NJ Conservation’s Jay Watson Launches ‘Conservationist of Color Playbook’

Jun 15, 2023

HAMILTON, NJ — Nature is supposed to be a “great equalizer” whose benefits — including parks, green spaces, biodiversity, clean water and fresh air — are free and equally available to all. However, studies show that people of color have less access to parks and open spaces, less exposure to and knowledge of nature and wildlife, and are less likely to seek jobs in the field of conservation.

This week, New Jersey Conservation Foundation’s (NJ Conservation) Co-Executive Director Jay Watson launched the ‘Conservationist of Color Playbook,’ a new resource to help remedy inequalities by engaging people of color more in outdoor, environmental, and natural resource protection issues.

“The goal of the Playbook is to expose people of color to places to enjoy in nature, as well as provide them with access to professionals, learning opportunities, and job paths in the environmental and natural resource protection fields,” explained Watson, who has spent more than four decades in the conservation field.

The Playbook, which is available in print, will be distributed to individuals, environmental educators and organizations that request it. A digital version is available on the NJ Conservation website at

Developed with experts over the course of three years, the Playbook includes chapters on urban forestry, birding, climate change, urban agriculture, air pollution, and stormwater management / green infrastructure. It provides strategies for creating unique learning experiences — in a fun and captivating way — about environmental issues that affect physical and mental health, quality of life and community.

A 2020 report issued by the Center for American Progress, The Nature Gap, documented the disparities in the way American society distributes nature’s benefits. The report showed that while changes in public policy is critical to increased access to nature for people of color, engagement and education may be even better tools.

In authoring the Playbook, Watson said he aimed to find the right formula to diversify the makeup of those employed as environmental and conservation professionals, those who benefit from a clean green environment, and those who enjoy parks and open spaces. The Playbook contains ideas for doing exactly that.

“This Playbook provides a game plan for incorporating ways to inform policy, address environmental justice issues, and engage the next generation of environmental stewards from communities of color,” said Watson.

“As a result of historic systemic discrimination in housing, policy, and agriculture, communities of color continue to be disproportionately impacted by environmental burdens,” Watson noted.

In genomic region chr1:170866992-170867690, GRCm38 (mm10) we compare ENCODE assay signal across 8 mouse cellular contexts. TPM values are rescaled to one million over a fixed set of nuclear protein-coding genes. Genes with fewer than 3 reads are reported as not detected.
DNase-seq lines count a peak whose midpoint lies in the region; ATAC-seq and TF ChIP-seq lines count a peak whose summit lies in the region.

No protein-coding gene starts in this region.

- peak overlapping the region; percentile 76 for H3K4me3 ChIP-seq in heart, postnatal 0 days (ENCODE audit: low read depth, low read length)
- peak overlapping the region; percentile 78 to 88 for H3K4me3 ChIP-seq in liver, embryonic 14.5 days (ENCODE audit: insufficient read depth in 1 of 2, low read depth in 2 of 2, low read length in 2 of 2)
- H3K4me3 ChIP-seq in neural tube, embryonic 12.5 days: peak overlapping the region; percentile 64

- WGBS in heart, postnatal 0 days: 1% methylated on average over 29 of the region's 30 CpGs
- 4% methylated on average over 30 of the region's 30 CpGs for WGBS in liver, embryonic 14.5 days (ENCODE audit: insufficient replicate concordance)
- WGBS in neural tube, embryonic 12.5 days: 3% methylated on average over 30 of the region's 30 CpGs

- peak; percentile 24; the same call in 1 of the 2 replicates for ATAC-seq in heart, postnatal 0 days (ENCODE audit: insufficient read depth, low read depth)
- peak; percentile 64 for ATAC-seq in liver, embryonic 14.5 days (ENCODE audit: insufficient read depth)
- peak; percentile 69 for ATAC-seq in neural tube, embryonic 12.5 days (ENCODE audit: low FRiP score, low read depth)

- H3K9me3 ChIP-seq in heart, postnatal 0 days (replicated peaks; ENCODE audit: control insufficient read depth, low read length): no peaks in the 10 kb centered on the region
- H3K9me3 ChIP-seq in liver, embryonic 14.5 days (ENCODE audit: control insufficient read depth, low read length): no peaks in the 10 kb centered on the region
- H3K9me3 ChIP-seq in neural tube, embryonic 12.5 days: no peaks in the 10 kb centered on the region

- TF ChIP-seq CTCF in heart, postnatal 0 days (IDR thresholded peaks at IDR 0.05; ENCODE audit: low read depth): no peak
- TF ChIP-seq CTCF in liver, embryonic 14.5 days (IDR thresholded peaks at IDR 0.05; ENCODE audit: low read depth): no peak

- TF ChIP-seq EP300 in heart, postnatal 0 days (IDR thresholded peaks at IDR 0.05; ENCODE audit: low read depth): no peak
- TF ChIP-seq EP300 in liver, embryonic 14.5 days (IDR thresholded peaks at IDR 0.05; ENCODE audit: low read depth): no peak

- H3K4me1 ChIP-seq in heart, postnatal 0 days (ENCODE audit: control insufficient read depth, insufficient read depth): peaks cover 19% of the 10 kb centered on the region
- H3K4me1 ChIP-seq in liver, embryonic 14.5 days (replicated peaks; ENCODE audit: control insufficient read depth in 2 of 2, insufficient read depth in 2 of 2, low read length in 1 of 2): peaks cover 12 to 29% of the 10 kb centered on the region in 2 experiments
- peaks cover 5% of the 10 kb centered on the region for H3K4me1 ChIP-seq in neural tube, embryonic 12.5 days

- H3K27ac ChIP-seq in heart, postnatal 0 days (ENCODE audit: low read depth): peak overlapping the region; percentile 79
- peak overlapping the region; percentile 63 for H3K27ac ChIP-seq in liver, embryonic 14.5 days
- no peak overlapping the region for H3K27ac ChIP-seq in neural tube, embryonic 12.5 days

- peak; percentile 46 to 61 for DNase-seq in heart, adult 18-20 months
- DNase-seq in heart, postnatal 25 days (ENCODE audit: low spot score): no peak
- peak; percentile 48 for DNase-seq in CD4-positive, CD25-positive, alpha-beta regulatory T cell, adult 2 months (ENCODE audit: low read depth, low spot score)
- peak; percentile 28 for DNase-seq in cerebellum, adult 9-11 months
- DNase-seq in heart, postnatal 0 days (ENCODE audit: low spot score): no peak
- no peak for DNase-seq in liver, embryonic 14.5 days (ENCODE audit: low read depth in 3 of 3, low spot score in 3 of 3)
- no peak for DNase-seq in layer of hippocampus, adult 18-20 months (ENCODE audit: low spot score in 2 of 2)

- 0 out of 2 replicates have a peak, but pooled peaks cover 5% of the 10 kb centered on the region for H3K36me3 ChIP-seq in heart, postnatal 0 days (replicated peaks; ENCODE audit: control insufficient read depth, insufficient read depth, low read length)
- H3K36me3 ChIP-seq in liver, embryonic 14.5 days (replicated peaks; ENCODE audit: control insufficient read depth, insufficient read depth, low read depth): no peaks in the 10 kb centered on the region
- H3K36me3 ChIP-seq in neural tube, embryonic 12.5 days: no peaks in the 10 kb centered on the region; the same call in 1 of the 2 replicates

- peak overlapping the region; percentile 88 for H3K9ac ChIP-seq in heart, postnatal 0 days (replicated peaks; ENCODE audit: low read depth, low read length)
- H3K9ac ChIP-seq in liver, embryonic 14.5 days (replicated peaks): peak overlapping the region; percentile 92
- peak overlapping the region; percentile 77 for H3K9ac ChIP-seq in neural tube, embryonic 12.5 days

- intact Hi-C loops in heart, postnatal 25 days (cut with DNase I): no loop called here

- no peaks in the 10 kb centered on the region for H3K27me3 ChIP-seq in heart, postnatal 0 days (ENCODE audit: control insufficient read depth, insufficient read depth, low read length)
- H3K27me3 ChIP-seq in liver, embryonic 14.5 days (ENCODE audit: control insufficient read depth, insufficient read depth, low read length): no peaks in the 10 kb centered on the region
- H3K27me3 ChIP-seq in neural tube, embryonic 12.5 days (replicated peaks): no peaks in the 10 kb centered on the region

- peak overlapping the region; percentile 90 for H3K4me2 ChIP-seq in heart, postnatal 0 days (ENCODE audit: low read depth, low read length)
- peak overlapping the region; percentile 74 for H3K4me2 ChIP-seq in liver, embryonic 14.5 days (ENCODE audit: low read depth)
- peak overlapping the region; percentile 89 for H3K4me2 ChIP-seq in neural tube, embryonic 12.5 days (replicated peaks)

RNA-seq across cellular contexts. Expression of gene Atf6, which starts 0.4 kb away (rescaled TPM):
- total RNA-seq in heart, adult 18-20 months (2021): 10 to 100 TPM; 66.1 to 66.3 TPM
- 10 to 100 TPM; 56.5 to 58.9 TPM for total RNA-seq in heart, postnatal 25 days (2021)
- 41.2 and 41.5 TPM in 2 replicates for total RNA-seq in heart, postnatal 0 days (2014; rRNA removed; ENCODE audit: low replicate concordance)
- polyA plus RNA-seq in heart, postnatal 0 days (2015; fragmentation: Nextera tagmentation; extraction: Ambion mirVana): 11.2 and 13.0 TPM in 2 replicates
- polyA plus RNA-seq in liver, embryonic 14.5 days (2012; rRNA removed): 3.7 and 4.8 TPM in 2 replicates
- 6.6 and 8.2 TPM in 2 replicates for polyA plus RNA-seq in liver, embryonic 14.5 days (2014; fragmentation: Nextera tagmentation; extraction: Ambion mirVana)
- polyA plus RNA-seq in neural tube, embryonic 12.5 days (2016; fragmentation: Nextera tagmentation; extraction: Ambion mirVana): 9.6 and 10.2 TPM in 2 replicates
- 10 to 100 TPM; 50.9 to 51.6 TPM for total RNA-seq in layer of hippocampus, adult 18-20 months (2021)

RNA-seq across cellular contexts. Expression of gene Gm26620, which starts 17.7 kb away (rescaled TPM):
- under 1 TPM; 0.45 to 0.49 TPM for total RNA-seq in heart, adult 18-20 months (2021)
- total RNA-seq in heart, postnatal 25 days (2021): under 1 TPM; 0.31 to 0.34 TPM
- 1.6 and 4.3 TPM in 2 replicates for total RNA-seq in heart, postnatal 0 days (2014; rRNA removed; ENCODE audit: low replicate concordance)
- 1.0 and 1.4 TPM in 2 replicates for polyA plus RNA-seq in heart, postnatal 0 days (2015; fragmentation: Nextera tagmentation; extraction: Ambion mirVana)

“Just look at the effects of the recent wildfires in Canada, which exacerbated air pollution already existing in these communities that are largely based in urban areas of the U.S.,” he added. “These areas not only have an overabundance of air pollution, toxic waste, and contamination, but many are also lacking nature.”

Watson thanked the experts who contributed to the Playbook. “We are fortunate that so many incredible, talented natural resource professionals agreed to contribute to this effort in the form of technical guidance and content development,” he said. “The Playbook is written in a no nonsense, approachable way and serves as a primer for many of the topline issues conservation organizations are working on every day.”

NJ Conservation and the Mary Owen Borden Foundation provided funding for the publication. The Playbook can be viewed in full here:

About New Jersey Conservation Foundation

New Jersey Conservation Foundation is a nonprofit, nonpartisan, statewide organization devoted to preserving land and protecting nature throughout New Jersey’s rural, suburban, and urban landscapes for the benefit of all. Since 1960, we have preserved more than 140,000 acres of open space, farmland, and parks. We also manage 17 nature preserves, conduct public outreach and education programs, and advocate for sensible land use and climate policies that will protect the health of New Jersey communities for generations to come. For more information, visit or email

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